Essential Insights On Flexor Tendon Transfers

By Babak Baravarian, DPM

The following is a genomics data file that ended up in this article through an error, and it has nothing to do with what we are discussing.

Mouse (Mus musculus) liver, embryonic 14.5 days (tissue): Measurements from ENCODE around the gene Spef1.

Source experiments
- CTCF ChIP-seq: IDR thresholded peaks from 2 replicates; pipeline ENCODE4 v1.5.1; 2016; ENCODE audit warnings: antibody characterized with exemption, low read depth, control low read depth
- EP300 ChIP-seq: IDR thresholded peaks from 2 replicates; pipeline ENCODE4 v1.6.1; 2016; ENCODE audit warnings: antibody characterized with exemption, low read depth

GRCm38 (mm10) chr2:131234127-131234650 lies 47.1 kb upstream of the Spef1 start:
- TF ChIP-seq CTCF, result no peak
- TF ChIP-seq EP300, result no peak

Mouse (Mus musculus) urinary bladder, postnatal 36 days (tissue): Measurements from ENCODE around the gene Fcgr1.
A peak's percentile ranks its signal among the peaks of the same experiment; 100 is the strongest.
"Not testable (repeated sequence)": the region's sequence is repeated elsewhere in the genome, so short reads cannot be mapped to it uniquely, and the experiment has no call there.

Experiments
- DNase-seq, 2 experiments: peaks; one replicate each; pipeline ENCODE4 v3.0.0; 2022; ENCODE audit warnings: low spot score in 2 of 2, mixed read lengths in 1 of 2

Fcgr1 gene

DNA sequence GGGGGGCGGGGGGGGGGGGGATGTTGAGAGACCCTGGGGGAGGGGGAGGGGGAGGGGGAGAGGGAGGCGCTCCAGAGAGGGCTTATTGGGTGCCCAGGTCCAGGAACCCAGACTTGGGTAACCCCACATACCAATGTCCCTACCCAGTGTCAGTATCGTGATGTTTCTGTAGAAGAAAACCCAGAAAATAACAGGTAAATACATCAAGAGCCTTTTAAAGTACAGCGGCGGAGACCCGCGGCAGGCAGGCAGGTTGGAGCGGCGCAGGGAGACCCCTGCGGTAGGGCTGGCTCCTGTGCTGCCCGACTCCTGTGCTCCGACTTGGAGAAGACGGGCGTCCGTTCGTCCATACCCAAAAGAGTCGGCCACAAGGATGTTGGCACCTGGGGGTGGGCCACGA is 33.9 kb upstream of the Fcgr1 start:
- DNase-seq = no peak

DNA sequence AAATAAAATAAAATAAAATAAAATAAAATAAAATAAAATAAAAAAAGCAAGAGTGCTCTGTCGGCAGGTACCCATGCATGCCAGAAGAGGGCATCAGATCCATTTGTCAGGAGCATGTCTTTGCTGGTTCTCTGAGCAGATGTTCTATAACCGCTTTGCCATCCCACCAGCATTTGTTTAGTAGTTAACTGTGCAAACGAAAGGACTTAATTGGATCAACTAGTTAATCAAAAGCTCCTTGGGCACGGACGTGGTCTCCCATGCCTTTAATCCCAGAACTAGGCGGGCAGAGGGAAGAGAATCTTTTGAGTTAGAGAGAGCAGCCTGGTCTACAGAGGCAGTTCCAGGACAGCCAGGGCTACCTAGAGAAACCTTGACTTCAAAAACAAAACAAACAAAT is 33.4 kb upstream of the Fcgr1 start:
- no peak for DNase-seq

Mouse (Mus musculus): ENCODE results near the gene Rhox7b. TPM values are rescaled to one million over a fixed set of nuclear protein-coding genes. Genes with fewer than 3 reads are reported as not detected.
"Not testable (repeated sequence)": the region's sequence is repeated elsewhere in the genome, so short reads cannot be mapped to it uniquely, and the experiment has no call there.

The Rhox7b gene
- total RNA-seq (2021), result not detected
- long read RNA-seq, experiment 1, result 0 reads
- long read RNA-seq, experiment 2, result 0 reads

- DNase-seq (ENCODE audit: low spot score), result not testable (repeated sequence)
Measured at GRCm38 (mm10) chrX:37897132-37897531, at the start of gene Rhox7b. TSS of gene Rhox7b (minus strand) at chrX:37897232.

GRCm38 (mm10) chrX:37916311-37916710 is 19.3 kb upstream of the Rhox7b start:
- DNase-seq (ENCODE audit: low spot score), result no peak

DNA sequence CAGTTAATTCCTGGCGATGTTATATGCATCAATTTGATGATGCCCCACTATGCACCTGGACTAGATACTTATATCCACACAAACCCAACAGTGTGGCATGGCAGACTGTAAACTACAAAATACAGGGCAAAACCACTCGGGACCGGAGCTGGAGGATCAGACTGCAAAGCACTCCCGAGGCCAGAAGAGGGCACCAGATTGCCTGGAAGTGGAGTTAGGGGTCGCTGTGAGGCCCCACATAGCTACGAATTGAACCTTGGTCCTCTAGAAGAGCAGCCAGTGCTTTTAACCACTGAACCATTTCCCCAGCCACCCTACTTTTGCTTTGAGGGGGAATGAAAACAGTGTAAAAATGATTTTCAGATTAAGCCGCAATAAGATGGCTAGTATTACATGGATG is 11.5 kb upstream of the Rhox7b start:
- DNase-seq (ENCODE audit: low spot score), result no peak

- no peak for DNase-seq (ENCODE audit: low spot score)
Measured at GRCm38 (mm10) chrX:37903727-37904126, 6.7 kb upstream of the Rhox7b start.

It would be safe to say that among foot deformities, lesser digital deformities are one of the most common and one of the most complicated problems. The etiology and mechanism of action of the deformities have been well established. In order to best fix the deformity, the surgeon must have a good knowledge of the specific anatomy as well as the intricate biomechanics within the digits. The mechanism of action for the development of hammertoes, mallet toes and clawtoes has been established in the literature. It is beyond the scope of this article to expound on the anatomy and the etiology of digital deformities. Instead, we will address complicated digital deformities most commonly involving the second metatarsophalangeal joint (MPJ) and digit that benefit from a flexor tendon transfer. It is simple enough to reduce a digital deformity in the short term. The difficulty is keeping the recurrence rate to a minimum and maintaining functionality of the MPJ whenever possible. Stabilization of the MPJ is just as essential in correction as getting the phalanges in a rectus position. Although one may identify instability of the MPJ in any of the lesser digits, it is most prevalent at the second. This can be in the form of a predislocation syndrome, crossover deformity and other variations of a plantar plate disruption. The fact that the plantar plate of the second MPJ lies directly underneath the second metatarsal head may lead to the increased incidence of instability in the second MPJ. When the MPJ is unstable, the surgeon must identify if there is a deformity purely in the sagittal plane or if there is any medial or lateral deviation as well. One would test this with the foot in a loaded position, and it is best to evaluate this with the patient in a full weightbearing position. If there is medial or lateral crossover, there is usually a defect in the collateral ligaments or the suspensory ligaments. A pure dorsally dislocated digit is associated with a plantar plate disruption or tear. A combination of the two may also be present. In the case of crossover deformities, due to the dorsal and medial deviation, there is commonly a loss of the collateral and plantar plate apparatus. The main decision making process for digital deformity is through clinical examination. During the clinical evaluation, one should manipulate the digit in order to identify the degree of the defect in the plantar plate. Clinicians can do this by grasping the digit between the thumb and the lateral aspect of the index finger, and applying a dorsiflexory force at the base of the proximal phalanx over the metatarsal head. I have found that if there is a dorsal excursion of more than 4 mm, a disruption in the plantar plate is highly probable. In cases of attenuation, partial tear or complete tear of the plantar plate, the surgeon may perform a direct repair. This is often difficult and often does not allow for stable and reproducible deformity correction. I prefer to utilize a flexor tendon transfer to augment the digital deformity repair and decrease the chance of recurrence. Inside Insights On Hammertoe Repair When repairing a hammertoe, it has been well established that one should employ a stepwise approach to correction. Make a dorsal incision from just distal to the proximal interphalangeal joint (PIPJ) to just proximal to the metatarsal head. Some will choose a lazy S-type incision. After achieving hemostasis, carry dissection down to the level of the extensor tendons, the extensor apparatus and deep fascia. Using blunt dissection, separate the skin and deep tissues from the deep fascia and the capsular tissues, retracting medially and laterally to avoid neurovascular embarrassment. Make a transverse incision through the extensor tendon and the capsule of the PIPJ just proximal to the end of the cartilaginous surface of the head of the proximal phalanx. Follow this by releasing the medial and lateral collateral ligaments of the PIPJ. Use the blade along the medial and lateral aspects of the phalanx down to bone in order to release the extensor tendons from the dorsal surface of the proximal phalanx, extending proximal to the joint capsule of the MPJ. At the same time, one should release the extensor hood apparatus. Then clamp the end of the tendon with a hemostat and wrap it in gauze to keep it hydrated. Proceed to load the foot in order to determine if the deformity still exists.

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